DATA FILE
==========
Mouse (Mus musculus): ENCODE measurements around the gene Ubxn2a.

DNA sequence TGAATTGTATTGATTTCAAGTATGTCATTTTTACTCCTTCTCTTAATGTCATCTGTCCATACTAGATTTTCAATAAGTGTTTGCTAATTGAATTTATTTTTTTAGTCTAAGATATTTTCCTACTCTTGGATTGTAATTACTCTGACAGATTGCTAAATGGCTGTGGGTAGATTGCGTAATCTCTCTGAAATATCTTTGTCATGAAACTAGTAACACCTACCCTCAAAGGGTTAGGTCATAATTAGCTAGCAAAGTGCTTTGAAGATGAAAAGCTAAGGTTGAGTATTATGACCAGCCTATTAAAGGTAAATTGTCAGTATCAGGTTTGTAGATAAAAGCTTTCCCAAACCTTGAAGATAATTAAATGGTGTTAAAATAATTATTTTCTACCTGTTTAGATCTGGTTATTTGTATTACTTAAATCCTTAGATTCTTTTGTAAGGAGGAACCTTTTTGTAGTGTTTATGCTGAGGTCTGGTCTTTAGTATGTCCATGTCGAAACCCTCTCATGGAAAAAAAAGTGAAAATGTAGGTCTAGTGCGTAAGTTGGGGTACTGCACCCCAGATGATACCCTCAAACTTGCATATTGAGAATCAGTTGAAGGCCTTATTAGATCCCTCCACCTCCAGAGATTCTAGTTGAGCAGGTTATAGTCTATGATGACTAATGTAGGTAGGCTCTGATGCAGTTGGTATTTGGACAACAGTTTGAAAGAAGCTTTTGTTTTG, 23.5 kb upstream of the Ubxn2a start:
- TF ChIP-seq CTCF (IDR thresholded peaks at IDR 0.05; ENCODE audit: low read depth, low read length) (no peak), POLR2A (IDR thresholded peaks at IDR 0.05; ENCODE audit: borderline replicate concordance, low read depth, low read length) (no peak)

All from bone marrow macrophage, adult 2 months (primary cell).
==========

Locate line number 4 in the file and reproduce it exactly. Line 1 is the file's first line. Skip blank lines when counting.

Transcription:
All from bone marrow macrophage, adult 2 months (primary cell).